Thoughts July 2005

Thoughts for the Month

The Jesus I know is no cold, hard Iron-Christ; nor does Jesus deserve to be reduced to smug, glib and uncompassionate irrelevancies when the real meaning of His love is what people need so desperately.

“Who is Worthy?” Ted Kennedy
 

Hi, it is hard to believe we will soon enter the second half of 2005. It is so good to read the words of Ted above and even though Ted has died we know that his spirit will always be with us. It is sad to hear of so many sick people. We remember especially Aunty Glad, Mary Lou, Joelle and Michael Gavin.

NADOC Week

LIFT OUR SPIRITS – Poster by Benjamin Hodges

Sometimes our culture may seem as though it is a heavy burden. Sometimes to exist and gain acceptance in a non-indigenous society, we question the importance of our culture. Would it be easier to leave it behind? Our culture is not excess baggage we can freely dispose of.

The sphere-shaped objects represent the non-indigenous society. I have chosen a smoother and rounded 3-dimensional shape as this shape rolls ahead with ease regardless of surface, environment or where it is placed. The huge cube represents Indigenous culture. It appears to be heavy to lift and would be easier to leave it behind as it is a lot more complex to move without assistance. Although the cube is larger in size its contents symbolise a personal significance. The size and colour differences also have meaning. The smaller balls appear metallic and cold whereas the cube is visually vibrant and loud with a sense of warmth. The shadows also play an important part. As the sun rises from the east, this represents indigenous people moving toward a new day.

Our bond with immediate and extended family members and giving nature is our fashion. We are identified by our language, customs and dance. We have a future because of our histories bloodline and by working together in unity we carry our culture and lift our spirits.

Sacred Land

Returning from my trip and hearing the events of Redfern, sent me to ask some questions. “Why do I keep going to St. Vincent’s Church?” Why not walk away- you won’t win, the Church is too powerful. Why put up with the abuse, lies and lack of communication? It got me reflecting on the land. One of the integral gifts I have been given by Aboriginal people is to enter into some understanding of their relationship with land. It touches so deeply into their spirituality – it is their spiritually or so that is how it seemed to me when I first met Aboriginal people especially in Wilcannia. Being brought up in the Catholic Church where the dualism of Spirit and Matter placed this idea of land outside my perspective of spirituality – maybe I should say religion- it took awhile for me understand and appreciated this relationship.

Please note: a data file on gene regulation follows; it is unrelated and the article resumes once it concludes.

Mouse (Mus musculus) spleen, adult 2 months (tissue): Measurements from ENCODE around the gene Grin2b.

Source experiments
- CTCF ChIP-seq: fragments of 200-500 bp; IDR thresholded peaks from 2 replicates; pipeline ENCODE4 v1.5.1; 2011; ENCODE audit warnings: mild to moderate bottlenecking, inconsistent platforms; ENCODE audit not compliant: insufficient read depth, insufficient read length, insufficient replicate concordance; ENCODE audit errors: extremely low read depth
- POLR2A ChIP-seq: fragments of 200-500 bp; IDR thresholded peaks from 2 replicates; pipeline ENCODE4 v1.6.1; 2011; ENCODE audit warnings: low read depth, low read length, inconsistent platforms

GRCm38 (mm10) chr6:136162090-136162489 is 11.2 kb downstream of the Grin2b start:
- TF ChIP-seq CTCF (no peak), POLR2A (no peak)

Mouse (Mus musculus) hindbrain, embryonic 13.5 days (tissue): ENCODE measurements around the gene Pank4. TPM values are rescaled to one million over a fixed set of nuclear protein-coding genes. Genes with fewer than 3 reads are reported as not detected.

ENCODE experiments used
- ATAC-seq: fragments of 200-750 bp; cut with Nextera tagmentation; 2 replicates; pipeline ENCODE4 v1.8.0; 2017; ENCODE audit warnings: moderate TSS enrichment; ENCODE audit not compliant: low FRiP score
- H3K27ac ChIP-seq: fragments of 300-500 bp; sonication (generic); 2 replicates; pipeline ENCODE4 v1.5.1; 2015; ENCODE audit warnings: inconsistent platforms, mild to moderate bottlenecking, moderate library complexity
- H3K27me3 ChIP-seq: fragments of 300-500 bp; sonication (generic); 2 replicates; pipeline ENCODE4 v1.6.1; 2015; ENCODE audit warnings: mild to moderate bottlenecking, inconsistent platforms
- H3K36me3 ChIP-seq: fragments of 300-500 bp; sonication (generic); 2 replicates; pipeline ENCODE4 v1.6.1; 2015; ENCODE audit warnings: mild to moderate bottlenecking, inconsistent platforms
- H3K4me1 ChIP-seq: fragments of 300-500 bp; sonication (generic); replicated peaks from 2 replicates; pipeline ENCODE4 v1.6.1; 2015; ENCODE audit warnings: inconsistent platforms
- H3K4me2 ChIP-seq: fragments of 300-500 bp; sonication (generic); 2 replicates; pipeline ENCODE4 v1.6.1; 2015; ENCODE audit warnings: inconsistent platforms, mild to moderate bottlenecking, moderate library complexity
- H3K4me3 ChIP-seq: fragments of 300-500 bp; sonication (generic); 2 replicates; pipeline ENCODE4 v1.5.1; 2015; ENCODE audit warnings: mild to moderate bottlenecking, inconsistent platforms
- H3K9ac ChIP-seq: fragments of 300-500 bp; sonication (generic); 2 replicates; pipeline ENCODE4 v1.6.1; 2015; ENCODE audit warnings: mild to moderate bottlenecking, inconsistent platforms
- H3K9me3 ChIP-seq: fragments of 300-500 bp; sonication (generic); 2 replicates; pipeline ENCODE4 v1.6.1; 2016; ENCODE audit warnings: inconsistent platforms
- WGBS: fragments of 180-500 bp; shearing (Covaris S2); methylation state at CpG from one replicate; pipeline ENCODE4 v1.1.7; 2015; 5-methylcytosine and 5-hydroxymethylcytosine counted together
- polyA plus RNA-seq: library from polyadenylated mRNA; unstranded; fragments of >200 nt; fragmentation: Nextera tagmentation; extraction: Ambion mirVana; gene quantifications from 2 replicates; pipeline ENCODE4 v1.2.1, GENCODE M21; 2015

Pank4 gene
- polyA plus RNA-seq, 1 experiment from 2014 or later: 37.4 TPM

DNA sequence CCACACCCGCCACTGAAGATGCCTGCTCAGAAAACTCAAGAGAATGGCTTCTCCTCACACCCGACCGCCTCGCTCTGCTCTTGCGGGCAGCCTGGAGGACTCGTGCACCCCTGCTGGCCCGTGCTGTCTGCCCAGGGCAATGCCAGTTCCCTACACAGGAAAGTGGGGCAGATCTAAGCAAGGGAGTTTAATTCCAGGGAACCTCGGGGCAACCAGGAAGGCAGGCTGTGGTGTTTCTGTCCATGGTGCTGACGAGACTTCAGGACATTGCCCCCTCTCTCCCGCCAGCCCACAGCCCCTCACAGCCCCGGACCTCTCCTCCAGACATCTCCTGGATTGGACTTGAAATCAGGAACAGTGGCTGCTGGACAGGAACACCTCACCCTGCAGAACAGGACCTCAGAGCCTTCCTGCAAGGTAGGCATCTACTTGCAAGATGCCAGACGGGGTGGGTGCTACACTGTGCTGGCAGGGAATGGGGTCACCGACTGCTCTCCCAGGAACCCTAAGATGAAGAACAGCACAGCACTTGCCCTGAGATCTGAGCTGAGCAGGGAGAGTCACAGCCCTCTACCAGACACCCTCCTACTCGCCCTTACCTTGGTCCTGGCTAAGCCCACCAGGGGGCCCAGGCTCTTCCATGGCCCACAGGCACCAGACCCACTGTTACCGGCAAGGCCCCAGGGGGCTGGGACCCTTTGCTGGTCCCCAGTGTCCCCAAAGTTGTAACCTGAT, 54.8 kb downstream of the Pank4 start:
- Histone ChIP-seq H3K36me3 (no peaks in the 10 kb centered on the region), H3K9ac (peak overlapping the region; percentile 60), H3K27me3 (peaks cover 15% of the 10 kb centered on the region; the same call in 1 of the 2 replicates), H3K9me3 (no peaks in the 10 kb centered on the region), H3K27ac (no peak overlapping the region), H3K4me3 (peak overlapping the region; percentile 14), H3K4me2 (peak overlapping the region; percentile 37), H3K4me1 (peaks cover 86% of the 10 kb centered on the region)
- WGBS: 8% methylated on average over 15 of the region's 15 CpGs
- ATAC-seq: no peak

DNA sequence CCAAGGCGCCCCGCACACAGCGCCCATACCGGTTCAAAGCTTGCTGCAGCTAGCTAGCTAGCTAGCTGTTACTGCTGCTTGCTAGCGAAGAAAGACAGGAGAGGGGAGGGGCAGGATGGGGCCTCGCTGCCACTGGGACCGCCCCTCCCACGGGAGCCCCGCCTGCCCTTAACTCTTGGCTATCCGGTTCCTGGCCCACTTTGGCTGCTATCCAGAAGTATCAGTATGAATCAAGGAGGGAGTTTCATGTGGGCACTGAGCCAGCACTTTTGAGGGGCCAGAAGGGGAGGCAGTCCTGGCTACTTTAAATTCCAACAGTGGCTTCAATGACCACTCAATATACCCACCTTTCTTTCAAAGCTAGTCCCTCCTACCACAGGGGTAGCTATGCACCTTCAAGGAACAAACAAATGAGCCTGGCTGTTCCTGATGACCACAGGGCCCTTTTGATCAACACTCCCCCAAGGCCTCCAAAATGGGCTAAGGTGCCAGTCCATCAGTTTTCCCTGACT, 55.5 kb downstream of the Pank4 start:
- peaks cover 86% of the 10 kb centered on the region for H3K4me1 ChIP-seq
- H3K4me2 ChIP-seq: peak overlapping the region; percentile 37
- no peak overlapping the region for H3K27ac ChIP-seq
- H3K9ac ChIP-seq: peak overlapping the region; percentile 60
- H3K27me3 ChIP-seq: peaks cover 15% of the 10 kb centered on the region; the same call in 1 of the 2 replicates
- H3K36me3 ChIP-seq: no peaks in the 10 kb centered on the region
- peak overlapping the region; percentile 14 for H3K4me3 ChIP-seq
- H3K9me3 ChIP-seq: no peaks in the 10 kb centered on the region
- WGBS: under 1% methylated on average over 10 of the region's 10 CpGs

Having attending St Vincent’s Church over the many years I have come to know the sacredness of this place. It is not just another church, or a block of real estate. It is a sacred place. As we were reminded at the Candle light March on the Block so many of the ancient ones have lived on this land. For the Eora people it was their mother. Isobel Coe and Aunty Ali Golding reminded us of the ancients ones who were there with us.

The land where St Vincent’s Church Presbytery and the Aboriginal Medical Centre ( the building and land were given by the Mercy Sisters) is not just a place to fight over. When Father Ted arrived at Redfern he began a journey which is the heritage of St Vincent’s Church of Redfern – it is a special place, a place where people have lived, died, been married from, have been baptised, been sheltered from the racist actions of many; a place where all were welcomed, a place where culture was respected and accepted. It was a place where forgiveness occurred when many non-indigenous people were confronted with the true history of our country and were able to acknowledge this and seek forgiveness and reconciliation. This enabled so many to then commit to work for Justice for Indigenous people. It allowed friendships to be made and the richness of life to be shared.